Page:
The Navigator (1924) was his most successful movie according to the gross.
A baseball fanatic, Keaton not only held games between takes, but also incorporated it into applications for employment. According to legend, two of the questions on the application he used to hire actors read "Are you a good actor?" and "Are you a good baseball player?" Anyone who answered "Yes" to either had a job with Keaton.
Because most of his childhood was spent on vaudeville with his parents, he had few peers. However, he enjoyed a more regular childhood during his family's annual summer getaways to an Actor's Colony on Lake Michigan in Muskegon, Michigan. In fact, the city of Muskegon has erected a historical marker to note his stomping ground.
Biography in: John Wakeman, editor. "World Film Directors, Volume One, 1890-1945". Pages 523-531. New York: The H.W. Wilson Company, 1987.
Broke his ankle while filming The Electric House (1922) when he slipped on the escalator and was still recovering from it when he made The Play House (1921) in which his stunts were considered to be tamer than usual.
Died quietly at home, in his sleep, shortly after playing cards with his wife.
Ex-son-in-law of Margaret Talmadge.
First married Mae Scriven in Mexico on 1 January 1932 before his divorce from Natalie Talmadge was final, then again legally in 1933.
Fractured his neck while filming Sherlock Jr. (1924) and did not learn about it until a doctor saw X-rays of his neck during a routine physical examination many years later.
Grandfather of Camille Keaton.
He and his parents formed an acrobatic group called "The three Keatons" in his early youth.
He appears in four of the American Film Institute's 100 Funniest Movies: The General (1926) at #18, It's a Mad Mad Mad Mad World (1963) at #40, Sherlock Jr. (1924) at #62 and The Navigator (1924) at #81.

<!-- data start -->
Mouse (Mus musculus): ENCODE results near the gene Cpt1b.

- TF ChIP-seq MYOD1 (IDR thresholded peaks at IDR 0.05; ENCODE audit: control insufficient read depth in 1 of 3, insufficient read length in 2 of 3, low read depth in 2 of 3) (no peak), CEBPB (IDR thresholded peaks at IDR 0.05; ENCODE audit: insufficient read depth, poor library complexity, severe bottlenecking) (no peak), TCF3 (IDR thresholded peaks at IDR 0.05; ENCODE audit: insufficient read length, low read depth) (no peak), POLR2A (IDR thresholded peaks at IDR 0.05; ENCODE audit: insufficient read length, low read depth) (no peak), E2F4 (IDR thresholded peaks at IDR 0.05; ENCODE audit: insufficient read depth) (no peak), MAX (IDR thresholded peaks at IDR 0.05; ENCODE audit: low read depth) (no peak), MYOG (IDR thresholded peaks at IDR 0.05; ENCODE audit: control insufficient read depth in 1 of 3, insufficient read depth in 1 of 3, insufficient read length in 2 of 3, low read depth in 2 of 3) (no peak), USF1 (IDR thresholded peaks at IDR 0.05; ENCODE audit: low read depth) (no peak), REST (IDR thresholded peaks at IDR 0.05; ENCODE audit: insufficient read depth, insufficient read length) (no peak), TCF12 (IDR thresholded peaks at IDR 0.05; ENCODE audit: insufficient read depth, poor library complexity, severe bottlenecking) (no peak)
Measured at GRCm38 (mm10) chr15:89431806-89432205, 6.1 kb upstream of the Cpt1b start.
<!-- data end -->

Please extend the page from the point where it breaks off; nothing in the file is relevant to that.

He became an alcoholic when he his career collapsed around 1930, only kicking his habit and regaining his self-esteem when he married Eleanor Norris (Eleanor Keaton), who was his wife from 1940 to his death in 1966.
He died the same day as his The Stolen Jools (1931), Speak Easily (1932) and Sunset Blvd. (1950) co-star Hedda Hopper.
He is believed to be the first person to use "Buster" as a name, and popularized its usage ever after.
He often surrounded himself with tall and heavy-set actors in his films, typically as his antagonist, to make his character seem to be at as much of a physical disadvantage as possible. The similarly diminutive Charlie Chaplin (Charles Chaplin) also did this.
He was already quite ill with the cancer that would eventually kill him by the time he made his last completed film, A Funny Thing Happened on the Way to the Forum (1966). He used a stunt double in this film, as well as most of the films he made as an MGM contract player. Before signing with MGM in 1928, he had performed all of his own stunts, and even doubled for cast members in his own films, as in Sherlock Jr. (1924), where he played both himself, riding on the handlebars of a motorcycle, and the man who falls off the back of it.
He was voted the 35th Greatest Movie Star of all time by Entertainment Weekly.